So I looked all those organizations and tried to figure out where could my money help the organization the maximum amount. And in the case of Friend International, they were in the midst of a matching grant. Somebody said if you raise X amount, I will triple that amount. And so I gave a substantial amount of my money to them.
The benefit to me is that it's tax deductible, and most people don't even give enough to go up to the threshold.
MARTIN: What is the threshold? What is the top?
HALL: The threshold is at 50 percent of your adjusted gross income is the maximum amount that you can give to a charity. So if you're earning $50,000 as an adjusted income, then you can give up to $25,000. Most people never get up to that point.
MARTIN: True. Daniel, how do you decide to whom to donate?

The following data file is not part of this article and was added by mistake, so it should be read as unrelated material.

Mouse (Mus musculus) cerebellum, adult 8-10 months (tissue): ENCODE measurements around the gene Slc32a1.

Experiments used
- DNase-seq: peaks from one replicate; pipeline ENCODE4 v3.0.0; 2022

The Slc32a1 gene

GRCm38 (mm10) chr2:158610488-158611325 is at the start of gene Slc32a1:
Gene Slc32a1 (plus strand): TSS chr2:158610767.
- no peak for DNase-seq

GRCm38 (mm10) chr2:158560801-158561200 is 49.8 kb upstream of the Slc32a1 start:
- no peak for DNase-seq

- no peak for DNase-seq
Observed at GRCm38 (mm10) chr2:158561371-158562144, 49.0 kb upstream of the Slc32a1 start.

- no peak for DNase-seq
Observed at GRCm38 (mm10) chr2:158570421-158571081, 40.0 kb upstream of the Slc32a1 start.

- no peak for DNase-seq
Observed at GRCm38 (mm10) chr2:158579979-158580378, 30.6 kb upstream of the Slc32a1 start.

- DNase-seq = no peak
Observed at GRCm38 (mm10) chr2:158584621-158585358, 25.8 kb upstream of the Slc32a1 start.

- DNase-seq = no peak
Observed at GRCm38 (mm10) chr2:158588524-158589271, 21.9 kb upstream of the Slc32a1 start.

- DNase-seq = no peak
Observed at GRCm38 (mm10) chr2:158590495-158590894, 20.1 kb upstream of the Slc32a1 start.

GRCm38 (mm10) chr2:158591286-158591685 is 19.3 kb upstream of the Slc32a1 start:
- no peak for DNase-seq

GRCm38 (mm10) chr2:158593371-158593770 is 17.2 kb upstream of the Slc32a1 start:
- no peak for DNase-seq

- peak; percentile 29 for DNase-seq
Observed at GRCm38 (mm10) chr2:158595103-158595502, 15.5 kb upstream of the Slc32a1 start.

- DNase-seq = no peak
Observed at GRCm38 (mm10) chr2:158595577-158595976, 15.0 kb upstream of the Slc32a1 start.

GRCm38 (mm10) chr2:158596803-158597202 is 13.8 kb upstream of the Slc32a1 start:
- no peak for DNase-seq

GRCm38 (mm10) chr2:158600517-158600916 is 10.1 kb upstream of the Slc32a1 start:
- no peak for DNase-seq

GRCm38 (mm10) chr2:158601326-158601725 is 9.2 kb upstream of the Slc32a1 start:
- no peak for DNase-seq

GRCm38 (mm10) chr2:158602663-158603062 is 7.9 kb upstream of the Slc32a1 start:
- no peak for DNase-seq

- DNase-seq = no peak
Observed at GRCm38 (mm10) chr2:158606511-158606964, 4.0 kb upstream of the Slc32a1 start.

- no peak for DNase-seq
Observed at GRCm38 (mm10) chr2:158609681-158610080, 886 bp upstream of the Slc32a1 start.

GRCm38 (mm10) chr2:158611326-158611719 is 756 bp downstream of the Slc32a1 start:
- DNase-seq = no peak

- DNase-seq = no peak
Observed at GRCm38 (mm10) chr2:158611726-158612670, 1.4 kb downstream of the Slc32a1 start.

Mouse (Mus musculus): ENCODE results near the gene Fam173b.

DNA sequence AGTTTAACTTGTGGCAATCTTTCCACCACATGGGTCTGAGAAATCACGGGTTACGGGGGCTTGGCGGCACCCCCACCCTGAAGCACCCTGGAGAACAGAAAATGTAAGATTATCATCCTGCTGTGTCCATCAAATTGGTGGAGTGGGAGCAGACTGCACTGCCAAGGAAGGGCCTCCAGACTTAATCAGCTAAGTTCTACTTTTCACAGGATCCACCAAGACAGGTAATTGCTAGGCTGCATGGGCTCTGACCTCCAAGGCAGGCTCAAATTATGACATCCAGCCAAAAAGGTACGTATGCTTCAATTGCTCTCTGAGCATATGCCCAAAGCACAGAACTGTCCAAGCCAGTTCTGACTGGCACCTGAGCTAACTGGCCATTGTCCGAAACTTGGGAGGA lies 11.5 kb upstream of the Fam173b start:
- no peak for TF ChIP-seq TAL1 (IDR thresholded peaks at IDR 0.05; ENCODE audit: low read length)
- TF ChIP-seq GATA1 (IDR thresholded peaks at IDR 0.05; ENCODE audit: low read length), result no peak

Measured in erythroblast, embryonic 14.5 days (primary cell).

BOROCHOFF: First is if they're accountable, if they're willing to disclose what they're actually accomplishing, what they do with the money. Most of the groups are able to get 75 percent or more of their cash budget to actual bona fide programs. But see, what's a bona fide program?
A lot of times, that call that interrupts your dinner is labeled as a program if they tell you to fly the flag or pray for something. So actually you've got to figure out what's the bona fide program and find that out. It shouldn't cost them more than $35 to raise $100. The better groups spend $25 or less to raise $100. Cold-call solicitations, very expensive. It's better that you find the charity rather than they find you, because it's very expensive for them to find you, and you can really waste your money responding to cold-call telemarketing.